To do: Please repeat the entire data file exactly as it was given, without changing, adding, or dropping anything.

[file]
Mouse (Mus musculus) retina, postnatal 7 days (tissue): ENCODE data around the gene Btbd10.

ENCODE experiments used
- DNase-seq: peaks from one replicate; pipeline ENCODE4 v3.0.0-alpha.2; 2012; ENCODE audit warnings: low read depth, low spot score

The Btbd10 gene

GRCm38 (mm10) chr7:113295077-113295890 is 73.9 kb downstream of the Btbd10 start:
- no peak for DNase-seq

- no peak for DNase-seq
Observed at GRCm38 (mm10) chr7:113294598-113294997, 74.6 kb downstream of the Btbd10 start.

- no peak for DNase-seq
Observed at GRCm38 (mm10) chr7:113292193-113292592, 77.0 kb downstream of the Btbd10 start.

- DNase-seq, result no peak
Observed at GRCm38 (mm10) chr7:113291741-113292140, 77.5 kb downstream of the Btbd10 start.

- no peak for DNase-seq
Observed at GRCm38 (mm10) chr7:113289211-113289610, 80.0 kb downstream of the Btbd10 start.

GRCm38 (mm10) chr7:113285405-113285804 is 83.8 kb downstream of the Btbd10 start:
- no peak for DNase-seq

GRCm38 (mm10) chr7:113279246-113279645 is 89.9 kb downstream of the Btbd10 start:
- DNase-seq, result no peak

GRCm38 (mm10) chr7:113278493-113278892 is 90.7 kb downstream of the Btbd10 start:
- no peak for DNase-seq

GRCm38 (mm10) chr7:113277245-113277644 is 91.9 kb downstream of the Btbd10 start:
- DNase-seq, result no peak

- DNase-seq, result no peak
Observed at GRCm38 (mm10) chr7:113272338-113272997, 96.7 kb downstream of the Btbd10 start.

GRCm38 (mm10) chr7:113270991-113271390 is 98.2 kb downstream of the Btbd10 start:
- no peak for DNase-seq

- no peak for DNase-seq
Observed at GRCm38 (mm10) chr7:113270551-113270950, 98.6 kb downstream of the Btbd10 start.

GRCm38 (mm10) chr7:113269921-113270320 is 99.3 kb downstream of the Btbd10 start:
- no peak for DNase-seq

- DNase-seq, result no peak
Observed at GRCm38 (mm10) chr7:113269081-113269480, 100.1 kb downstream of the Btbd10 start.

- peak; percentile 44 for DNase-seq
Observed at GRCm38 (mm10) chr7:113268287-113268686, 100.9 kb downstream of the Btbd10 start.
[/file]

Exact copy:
Mouse (Mus musculus) retina, postnatal 7 days (tissue): ENCODE data around the gene Btbd10.

ENCODE experiments used
- DNase-seq: peaks from one replicate; pipeline ENCODE4 v3.0.0-alpha.2; 2012; ENCODE audit warnings: low read depth, low spot score

The Btbd10 gene

GRCm38 (mm10) chr7:113295077-113295890 is 73.9 kb downstream of the Btbd10 start:
- no peak for DNase-seq

- no peak for DNase-seq
Observed at GRCm38 (mm10) chr7:113294598-113294997, 74.6 kb downstream of the Btbd10 start.

- no peak for DNase-seq
Observed at GRCm38 (mm10) chr7:113292193-113292592, 77.0 kb downstream of the Btbd10 start.

- DNase-seq, result no peak
Observed at GRCm38 (mm10) chr7:113291741-113292140, 77.5 kb downstream of the Btbd10 start.

- no peak for DNase-seq
Observed at GRCm38 (mm10) chr7:113289211-113289610, 80.0 kb downstream of the Btbd10 start.

GRCm38 (mm10) chr7:113285405-113285804 is 83.8 kb downstream of the Btbd10 start:
- no peak for DNase-seq

GRCm38 (mm10) chr7:113279246-113279645 is 89.9 kb downstream of the Btbd10 start:
- DNase-seq, result no peak

GRCm38 (mm10) chr7:113278493-113278892 is 90.7 kb downstream of the Btbd10 start:
- no peak for DNase-seq

GRCm38 (mm10) chr7:113277245-113277644 is 91.9 kb downstream of the Btbd10 start:
- DNase-seq, result no peak

- DNase-seq, result no peak
Observed at GRCm38 (mm10) chr7:113272338-113272997, 96.7 kb downstream of the Btbd10 start.

GRCm38 (mm10) chr7:113270991-113271390 is 98.2 kb downstream of the Btbd10 start:
- no peak for DNase-seq

- no peak for DNase-seq
Observed at GRCm38 (mm10) chr7:113270551-113270950, 98.6 kb downstream of the Btbd10 start.

GRCm38 (mm10) chr7:113269921-113270320 is 99.3 kb downstream of the Btbd10 start:
- no peak for DNase-seq

- DNase-seq, result no peak
Observed at GRCm38 (mm10) chr7:113269081-113269480, 100.1 kb downstream of the Btbd10 start.

- peak; percentile 44 for DNase-seq
Observed at GRCm38 (mm10) chr7:113268287-113268686, 100.9 kb downstream of the Btbd10 start.